The solution was to surreptitiously take away about 70% of the toys. Anything they hadn't played with in the last 2 weeks, pulled and stored or donated. Instant improvement in both the order and the playing in the house. I also made sure that the toys that remained could be seen, because with little people: out of sight, out of mind. So these little see through zipper pouches were created to contain the sprawling disaster that is Polly Pockets.

I was so darn impressed when I made the first one that I did it again and again. And I made a tutorial because I love you and I don't want you stepping on little doll heads in the middle of the night either.

What you need:
A quilted piece the size you want your zippered pouch (I quilted a piece about 10 x 10 and cut it to 9 x 9)
A zipper wider than your quilted piece
A piece of clear vinyl the size of your quilted piece
A width-of-fabric strip 2.25" wide for the binding

How you do it:

Center the zipper face down on the top vinyl edge and sew it on. About sewing with vinyl: Sew with a longer than usual stitch length, keep the vinyl on the bottom where the feed dogs can pull it through, and avoid pressing it onto the machine bed in any way, or it will stick. I guess someone has developed a special presser foot for sewing vinyl. Please. I don't have the money for that. So I sew with the vinyl on the bottom.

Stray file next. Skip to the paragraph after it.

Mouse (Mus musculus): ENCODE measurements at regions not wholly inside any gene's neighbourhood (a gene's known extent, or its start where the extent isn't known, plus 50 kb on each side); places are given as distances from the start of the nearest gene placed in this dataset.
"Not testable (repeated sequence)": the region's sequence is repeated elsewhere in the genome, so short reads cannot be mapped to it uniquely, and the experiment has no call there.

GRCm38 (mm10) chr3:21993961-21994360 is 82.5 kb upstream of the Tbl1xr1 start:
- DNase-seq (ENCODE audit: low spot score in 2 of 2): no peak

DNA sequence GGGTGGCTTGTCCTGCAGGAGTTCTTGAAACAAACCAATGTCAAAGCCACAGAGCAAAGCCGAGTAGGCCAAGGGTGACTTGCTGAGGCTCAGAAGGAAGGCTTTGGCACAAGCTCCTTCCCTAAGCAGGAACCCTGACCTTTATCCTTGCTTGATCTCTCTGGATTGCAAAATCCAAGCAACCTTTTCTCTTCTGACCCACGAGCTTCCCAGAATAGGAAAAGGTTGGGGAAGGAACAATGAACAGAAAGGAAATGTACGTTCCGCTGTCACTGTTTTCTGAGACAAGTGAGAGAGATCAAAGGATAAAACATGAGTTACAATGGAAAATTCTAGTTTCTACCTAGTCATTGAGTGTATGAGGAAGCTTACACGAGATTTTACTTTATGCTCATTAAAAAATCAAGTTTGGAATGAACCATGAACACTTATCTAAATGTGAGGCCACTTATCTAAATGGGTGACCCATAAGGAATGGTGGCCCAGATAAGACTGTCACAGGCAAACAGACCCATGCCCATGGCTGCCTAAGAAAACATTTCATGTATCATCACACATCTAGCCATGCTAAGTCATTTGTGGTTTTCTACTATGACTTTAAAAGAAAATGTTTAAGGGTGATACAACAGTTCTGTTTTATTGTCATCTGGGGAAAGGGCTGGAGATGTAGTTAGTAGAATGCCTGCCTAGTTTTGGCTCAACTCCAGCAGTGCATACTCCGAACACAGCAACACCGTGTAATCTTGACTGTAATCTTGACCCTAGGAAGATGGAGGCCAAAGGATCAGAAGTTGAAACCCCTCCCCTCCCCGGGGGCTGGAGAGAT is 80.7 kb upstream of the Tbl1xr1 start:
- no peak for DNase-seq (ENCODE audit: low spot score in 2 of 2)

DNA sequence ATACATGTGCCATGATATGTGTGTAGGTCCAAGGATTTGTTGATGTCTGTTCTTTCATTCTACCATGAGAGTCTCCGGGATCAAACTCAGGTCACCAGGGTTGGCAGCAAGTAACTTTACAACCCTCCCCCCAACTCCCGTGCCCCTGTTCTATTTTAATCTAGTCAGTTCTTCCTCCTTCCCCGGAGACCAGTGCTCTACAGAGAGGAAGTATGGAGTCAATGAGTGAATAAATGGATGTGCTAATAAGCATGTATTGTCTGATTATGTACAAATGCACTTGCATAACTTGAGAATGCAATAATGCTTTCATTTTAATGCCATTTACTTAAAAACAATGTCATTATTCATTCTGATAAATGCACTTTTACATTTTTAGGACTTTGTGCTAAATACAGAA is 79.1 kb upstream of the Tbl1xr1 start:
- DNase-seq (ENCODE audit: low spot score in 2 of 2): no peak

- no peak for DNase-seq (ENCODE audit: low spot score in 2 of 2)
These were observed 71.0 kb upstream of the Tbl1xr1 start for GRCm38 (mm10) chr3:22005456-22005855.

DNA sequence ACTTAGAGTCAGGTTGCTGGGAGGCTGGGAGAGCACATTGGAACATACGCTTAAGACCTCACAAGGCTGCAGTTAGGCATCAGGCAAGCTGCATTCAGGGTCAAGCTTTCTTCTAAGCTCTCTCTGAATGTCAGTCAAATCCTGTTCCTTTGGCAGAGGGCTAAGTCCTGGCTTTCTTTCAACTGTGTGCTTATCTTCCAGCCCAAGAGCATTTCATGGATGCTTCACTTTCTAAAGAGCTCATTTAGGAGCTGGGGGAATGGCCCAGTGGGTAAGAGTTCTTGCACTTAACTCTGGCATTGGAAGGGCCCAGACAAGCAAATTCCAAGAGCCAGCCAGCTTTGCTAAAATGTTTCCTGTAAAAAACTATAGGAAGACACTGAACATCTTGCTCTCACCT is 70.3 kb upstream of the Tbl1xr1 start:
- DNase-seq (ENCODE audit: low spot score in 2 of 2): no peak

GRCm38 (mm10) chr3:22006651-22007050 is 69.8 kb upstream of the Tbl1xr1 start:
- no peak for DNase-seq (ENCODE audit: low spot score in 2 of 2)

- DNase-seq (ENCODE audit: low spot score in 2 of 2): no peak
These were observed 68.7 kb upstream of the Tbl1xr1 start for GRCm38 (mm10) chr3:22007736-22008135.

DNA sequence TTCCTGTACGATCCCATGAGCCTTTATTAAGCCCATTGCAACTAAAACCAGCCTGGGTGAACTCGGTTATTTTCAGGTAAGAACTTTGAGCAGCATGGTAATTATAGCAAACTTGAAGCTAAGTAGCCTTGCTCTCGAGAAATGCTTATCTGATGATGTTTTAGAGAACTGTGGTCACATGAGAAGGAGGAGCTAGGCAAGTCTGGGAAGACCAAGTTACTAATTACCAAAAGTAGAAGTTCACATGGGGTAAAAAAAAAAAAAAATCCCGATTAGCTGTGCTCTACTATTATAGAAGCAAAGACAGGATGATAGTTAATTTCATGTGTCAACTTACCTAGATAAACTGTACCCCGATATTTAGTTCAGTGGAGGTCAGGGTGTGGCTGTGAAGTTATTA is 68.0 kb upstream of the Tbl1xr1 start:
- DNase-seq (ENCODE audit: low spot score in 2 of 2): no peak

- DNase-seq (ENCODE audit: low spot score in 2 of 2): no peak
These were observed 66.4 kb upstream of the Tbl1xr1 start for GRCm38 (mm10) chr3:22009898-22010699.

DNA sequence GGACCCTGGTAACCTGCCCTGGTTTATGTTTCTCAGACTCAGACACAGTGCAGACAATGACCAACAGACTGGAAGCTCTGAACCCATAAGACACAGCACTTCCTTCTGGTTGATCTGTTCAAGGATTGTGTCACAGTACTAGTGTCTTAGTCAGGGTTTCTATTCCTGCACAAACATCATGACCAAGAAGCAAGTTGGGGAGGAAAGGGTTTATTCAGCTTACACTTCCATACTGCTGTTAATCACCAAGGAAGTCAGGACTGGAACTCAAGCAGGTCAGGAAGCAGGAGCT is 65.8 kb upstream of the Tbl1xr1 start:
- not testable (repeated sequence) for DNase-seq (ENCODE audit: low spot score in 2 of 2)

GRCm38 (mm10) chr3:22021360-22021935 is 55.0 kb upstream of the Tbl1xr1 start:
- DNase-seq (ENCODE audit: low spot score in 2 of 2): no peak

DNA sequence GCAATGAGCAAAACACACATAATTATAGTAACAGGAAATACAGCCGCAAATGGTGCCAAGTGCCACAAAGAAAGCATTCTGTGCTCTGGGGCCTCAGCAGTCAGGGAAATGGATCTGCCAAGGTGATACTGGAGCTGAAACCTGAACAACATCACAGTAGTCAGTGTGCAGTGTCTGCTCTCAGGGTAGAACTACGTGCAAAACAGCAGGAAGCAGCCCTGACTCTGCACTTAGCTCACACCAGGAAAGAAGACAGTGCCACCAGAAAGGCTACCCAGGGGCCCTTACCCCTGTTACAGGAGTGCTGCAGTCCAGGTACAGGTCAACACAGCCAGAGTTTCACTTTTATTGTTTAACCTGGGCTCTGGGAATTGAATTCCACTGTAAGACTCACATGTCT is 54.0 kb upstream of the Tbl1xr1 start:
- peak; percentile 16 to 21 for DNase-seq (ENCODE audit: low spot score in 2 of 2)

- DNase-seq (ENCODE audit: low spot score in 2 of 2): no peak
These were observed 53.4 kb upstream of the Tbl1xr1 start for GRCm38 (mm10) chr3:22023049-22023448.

Place the zipper face down on what will be the back of your zip bag. Did you read that right? The back. The side you don't want to see. I know you're about to sew it to the side you do want to see (because I almost did that every time) and that's how you make a normal bag but this is a see through bag. Double check. Align with the vinyl and sew it on.

Now you've got this, looking at the underside of the zipper. I trimmed away a bit of batting from the seam allowance and then stitched down the zipper edge to cover that raw batting at the top. Not necessary for a glorified ziplock, but it made me happy.

Fold the vinyl down over the quilted piece. To make binding easier, baste around the sides and bottom of the bag. It doesn't have to go all the way to the zipper. Move the zipper head to the middle of the bag (so you don't cut it off) and trim the zipper ends even with the edge of the bag.

Finish by binding the three unfinished edges of the bag. Press your binding strip in half lengthwise, wrong sides together. Sew it to the backside of the pouch, wrapping the end of the binding snugly around the top to the front when you start. I advise you eek the binding end out to the side a bit to make it behave when you turn it to the front. Do you see how the raw edge of the binding is sticking out beyond the raw edge of the quilted piece at the end there? That's what I mean by "eek". When you get to the other end, do the same, wrapping the end around the top of the zipper and eeking it out to the side.

After attaching the binding, the front of the bag should look like this. Trim the corners and the binding that sticks out.

Now flip the binding around to the front and machine stitch at the edge. This is the only time I didn't sew with the vinyl on the bottom, but because the presser foot is really on top of the fabric there wasn't any trouble.

Check out that corner!

These little pouches also work well for wrangling sewing tools to sewing events. But around here there are still plenty of marbles and rock collections and hedgehog families that need containing, so you know what I'll be doing with mine!

I hope some of you get some use out of this tutorial. I am getting really excited that my book is about to be released in just a few weeks! More on that soon, I'm sure.